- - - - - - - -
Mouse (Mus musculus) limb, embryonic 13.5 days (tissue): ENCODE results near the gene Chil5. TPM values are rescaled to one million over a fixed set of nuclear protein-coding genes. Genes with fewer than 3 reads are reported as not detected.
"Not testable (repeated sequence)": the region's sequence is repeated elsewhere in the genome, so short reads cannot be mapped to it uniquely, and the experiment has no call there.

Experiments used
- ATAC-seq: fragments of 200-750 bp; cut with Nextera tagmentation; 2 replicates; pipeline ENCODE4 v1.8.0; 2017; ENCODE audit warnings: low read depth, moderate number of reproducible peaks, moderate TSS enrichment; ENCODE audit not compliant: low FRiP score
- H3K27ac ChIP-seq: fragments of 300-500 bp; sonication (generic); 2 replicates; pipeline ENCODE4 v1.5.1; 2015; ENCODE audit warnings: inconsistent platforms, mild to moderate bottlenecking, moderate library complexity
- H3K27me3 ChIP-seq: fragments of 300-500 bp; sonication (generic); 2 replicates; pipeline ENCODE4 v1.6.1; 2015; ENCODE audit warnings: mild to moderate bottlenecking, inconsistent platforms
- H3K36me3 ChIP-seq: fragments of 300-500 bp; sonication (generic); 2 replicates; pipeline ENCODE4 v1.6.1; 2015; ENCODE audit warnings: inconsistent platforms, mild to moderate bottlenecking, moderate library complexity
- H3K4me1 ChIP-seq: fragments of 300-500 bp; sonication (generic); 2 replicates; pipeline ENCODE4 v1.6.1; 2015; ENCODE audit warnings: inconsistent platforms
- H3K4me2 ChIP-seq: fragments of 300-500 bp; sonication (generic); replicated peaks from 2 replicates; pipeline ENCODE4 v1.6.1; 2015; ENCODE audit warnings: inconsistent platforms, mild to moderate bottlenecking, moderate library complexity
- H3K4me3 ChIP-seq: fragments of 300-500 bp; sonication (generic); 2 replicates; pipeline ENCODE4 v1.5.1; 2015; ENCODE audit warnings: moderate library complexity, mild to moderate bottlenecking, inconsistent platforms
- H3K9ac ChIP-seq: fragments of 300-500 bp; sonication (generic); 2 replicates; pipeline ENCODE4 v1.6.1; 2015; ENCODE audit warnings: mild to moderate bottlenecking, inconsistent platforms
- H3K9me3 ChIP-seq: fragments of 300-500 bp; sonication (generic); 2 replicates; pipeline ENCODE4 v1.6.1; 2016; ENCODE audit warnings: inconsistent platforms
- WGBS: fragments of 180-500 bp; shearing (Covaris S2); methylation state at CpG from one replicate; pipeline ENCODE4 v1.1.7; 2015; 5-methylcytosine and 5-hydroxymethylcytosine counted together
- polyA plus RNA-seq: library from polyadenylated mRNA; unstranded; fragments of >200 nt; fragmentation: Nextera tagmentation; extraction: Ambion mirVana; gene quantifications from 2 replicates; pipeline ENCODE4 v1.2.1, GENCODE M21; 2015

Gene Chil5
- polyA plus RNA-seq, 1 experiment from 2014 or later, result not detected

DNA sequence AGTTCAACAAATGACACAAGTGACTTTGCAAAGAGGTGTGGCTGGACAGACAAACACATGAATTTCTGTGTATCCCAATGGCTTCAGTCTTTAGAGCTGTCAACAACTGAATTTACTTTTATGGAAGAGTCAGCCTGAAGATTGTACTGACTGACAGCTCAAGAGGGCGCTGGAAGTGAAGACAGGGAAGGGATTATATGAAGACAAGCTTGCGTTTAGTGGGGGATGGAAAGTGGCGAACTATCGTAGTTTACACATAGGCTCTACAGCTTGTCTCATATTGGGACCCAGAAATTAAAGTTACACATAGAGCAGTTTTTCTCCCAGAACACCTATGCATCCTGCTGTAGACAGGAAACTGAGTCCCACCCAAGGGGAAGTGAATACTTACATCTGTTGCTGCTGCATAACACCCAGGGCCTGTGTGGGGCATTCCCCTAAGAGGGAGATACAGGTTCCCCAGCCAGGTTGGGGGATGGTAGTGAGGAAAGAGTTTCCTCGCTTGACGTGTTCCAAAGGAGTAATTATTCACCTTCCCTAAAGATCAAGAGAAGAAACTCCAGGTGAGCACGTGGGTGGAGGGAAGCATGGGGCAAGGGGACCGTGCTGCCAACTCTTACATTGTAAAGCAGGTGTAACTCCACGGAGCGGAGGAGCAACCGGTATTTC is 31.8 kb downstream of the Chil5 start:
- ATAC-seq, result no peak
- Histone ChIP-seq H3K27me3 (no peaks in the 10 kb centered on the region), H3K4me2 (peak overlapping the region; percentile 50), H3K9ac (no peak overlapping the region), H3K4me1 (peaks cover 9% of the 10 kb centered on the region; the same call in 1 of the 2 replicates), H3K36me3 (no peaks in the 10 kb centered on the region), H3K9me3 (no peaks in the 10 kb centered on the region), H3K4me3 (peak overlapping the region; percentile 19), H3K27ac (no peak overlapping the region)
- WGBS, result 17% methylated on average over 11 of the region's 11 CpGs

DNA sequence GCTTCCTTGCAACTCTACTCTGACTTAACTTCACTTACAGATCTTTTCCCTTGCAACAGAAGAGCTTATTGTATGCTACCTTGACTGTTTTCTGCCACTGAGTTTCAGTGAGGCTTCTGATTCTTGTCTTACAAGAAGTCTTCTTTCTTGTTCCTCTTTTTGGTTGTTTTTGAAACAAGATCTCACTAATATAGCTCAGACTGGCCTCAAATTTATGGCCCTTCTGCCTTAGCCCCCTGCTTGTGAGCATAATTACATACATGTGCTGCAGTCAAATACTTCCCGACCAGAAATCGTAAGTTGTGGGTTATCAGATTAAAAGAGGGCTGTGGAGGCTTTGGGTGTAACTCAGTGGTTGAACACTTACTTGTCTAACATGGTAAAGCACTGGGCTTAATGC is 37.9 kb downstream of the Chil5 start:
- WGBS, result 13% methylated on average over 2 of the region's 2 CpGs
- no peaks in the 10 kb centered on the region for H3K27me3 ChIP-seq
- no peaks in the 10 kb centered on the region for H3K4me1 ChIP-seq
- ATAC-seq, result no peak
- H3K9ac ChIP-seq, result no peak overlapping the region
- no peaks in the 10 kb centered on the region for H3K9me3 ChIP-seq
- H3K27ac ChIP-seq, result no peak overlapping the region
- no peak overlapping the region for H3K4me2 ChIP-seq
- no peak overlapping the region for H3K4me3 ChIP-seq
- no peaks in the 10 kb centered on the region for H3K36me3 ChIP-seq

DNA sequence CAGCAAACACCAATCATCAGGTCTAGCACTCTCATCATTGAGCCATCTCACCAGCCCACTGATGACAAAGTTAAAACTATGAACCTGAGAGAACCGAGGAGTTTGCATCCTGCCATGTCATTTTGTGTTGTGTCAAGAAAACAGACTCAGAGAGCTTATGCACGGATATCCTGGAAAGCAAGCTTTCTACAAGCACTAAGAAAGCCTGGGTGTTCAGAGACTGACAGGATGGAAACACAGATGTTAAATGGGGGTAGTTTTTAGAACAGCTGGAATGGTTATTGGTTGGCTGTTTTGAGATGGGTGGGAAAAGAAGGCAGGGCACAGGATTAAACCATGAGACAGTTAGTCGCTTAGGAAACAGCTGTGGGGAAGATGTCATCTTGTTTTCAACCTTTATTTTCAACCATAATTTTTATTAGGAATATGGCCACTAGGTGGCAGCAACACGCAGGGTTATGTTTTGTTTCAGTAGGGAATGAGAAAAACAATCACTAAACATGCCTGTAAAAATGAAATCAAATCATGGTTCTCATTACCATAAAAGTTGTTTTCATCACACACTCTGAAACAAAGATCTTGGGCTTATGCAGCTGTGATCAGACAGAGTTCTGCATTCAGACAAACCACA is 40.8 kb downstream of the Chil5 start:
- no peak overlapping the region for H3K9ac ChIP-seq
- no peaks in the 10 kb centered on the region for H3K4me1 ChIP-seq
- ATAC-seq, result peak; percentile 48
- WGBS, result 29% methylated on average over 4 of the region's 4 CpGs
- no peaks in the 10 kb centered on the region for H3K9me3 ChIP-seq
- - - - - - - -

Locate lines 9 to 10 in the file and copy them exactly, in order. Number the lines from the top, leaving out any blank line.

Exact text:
- H3K4me2 ChIP-seq: fragments of 300-500 bp; sonication (generic); replicated peaks from 2 replicates; pipeline ENCODE4 v1.6.1; 2015; ENCODE audit warnings: inconsistent platforms, mild to moderate bottlenecking, moderate library complexity
- H3K4me3 ChIP-seq: fragments of 300-500 bp; sonication (generic); 2 replicates; pipeline ENCODE4 v1.5.1; 2015; ENCODE audit warnings: moderate library complexity, mild to moderate bottlenecking, inconsistent platforms